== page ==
Saturday, January 17

Analysis: 409 - NCAA & PSU Knew Freeh Report Was Wrong

In restoring the wins of the Penn State football program and Joe Paterno, the NCAA is tacitly admitting the Freeh Report was wrong.  But it knew that all along.

Ray Blehar

The restoration of Penn State's and Paterno's football wins is another loss in the NCAA's battle to remain relevant.  The NCAA's losing streak isn't over, but Mark Emmert seems to think he can still "bluff" the public into believing he and a small cabal at the top of the NCAA legitimately punished PSU.

Emmert still bluffing about NCAA authority
"An extraordinary fine is still in place.  Two years of bowl bans still went forward and the athletic integrity agreement still remains in place, the scholarship reductions...were nonetheless in place."

Logic dictates that yesterday's NCAA's settlement agreement to restore the wins was a tacit admission that the Freeh Report got it wrong.  Not that the NCAA would ever admit to anything logical (see the former NCAA rule on bagels and cream cheese).

If the Freeh Report was right, Paterno was aware of Sandusky's proclivities and covered it up for a period of 14 years.   Penn State had knowingly harbored a pedophile.  And if the NCAA's contention was correct, that Paterno covered it up so his teams would gain a competitive advantage by avoiding bad publicity about an assistant coach -- then Paterno was a truly despicable individual.  An individual who put his own self-interest above the welfare of children.

It all that is true, there is no way that the NCAA should have even considered restoring Paterno's wins.

But yesterday, we learned that the truth wasn't what Freeh or the NCAA said it was.

The truth  -- even though the NCAA is likely never going to admit it -- is that the Freeh Report was wrong (about just about everything) and so was the NCAA's half-baked reasoning that PSU gained some competitive advantage from avoiding (potential) bad publicity about a retired assistant football coach.

The truth also is that the PSU Board of Trustees Special Investigations Task Force (SITF) and the NCAA knew that the Freeh investigation did not uncover any violations of NCAA rules.  They also knew that the Freeh investigation found no evidence that Graham Spanier, Timothy Curley, Gary Schultz, and Joe Paterno engaged in a cover-up of Sandusky's behaviors.  The incidents in 1998 and 2001 were reported outside of the University -- in other words, there was no "concealment."

Evidence obtained in my investigation shows that the NCAA received substantive updates about the Freeh investigation.  In January 2012, the NCAA learned that PSU's Athletic Department officials were "fastidious about rules violations."    Upon learning it, they decided to "wait for Freeh Report."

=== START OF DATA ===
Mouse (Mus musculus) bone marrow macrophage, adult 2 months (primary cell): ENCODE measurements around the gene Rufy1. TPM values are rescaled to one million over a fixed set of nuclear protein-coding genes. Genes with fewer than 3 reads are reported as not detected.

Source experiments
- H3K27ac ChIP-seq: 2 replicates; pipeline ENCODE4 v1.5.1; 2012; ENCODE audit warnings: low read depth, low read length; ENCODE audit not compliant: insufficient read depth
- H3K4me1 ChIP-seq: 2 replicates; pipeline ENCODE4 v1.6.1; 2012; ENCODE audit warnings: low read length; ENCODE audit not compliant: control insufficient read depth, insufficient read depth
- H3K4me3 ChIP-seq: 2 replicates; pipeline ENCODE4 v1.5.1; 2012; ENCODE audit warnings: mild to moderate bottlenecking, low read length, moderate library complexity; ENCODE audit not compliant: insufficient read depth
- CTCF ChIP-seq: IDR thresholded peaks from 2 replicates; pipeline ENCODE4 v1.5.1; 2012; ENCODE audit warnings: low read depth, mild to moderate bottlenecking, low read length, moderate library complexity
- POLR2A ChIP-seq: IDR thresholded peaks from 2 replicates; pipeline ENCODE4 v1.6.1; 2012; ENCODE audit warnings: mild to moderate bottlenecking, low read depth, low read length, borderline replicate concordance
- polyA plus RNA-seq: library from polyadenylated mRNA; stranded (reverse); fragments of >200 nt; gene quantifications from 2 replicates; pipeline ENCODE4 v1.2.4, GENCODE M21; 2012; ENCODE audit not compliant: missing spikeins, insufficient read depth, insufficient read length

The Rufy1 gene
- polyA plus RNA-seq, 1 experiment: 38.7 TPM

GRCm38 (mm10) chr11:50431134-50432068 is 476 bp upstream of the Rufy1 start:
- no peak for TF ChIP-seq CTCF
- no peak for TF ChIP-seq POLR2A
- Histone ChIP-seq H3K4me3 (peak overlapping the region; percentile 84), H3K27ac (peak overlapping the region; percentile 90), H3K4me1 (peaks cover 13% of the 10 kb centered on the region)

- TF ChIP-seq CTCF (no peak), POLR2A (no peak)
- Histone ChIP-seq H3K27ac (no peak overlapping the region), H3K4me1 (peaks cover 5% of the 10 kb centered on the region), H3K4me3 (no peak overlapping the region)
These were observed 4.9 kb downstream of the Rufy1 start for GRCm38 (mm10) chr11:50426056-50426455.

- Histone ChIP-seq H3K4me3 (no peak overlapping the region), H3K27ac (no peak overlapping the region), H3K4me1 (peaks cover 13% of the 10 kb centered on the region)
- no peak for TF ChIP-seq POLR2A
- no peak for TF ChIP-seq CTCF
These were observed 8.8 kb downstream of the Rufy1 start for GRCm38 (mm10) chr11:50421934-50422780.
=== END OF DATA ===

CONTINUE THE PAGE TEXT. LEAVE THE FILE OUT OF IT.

Although the NCAA and the SITF both dubiously claim that they did not see a draft of the Freeh Report, the  substantive updates let them know in advance the report was going to be a big nothing-burger.

Based on the end notes in the Freeh Report and emails between Ken Frazier and Ron Tomalis, the Freeh investigation had essentially wrapped up in May.   The draft report was ready to go and all that was left was for the Sandusky trial to confirm the information in the draft was correct.

Jury's disbelief of rape report
 blew a whole in the Freeh Report.
In June, Sandusky was convicted of 45 of 48 counts.  It was a compelling set of verdicts -- unless you had already drafted a report that assumed a guilty verdict for Count 7 -- the IDSI (rape) charge in the incident witnessed by Mike McQueary.  It was highly likely that one of the key themes of the Freeh Report was that if Mike McQueary's testimony was compelling enough for a jury to believe it, then Paterno ignored a report of rape.  The acquittal likely blew up how the Freeh report was going to hang Paterno out to dry.

Instead of compelling evidence based on a Count 7 guilty verdict, the Freeh Report had to rely on flimsy email evidence and cherry picked comments that Paterno had influenced the alleged non-report of Sandusky in 2001.   Anyone who actually read the email (save for Sally Jenkins), knew that there was nothing in it.  Moreover, anyone who has actually read the Freeh Report knows there is nothing in it.  The only way the NCAA and the SITF knew that Freeh could put his sham report over on the public was to ensure that few people would read it.

The way forward was a well-choreographed, over-the-top press conference featuring Louis Freeh lying about what his investigation found and about things that never happened on PSU's campus.  An unfortunate, and perhaps planned, server crash kept the Freeh Report from being distributed in advance.

Frazier: Dishonestly
praised Freeh Report
The media ran with Freeh's (lies) soundbites.

Immediately following the press conference, SITF co-chair, Ken Frazier dishonestly praised the Freeh Report:

 “We thank Judge Freeh for his diligence in uncovering the facts over the past eight months and issuing such a comprehensive and thorough report...”

Penn State's dishonest commentary and acceptance of the Freeh Report opened the flood gates for opinion columns that were light on facts and high on condemnation of Penn State and Paterno.   It also cleared the way for the NCAA to pile on to Paterno and the football program.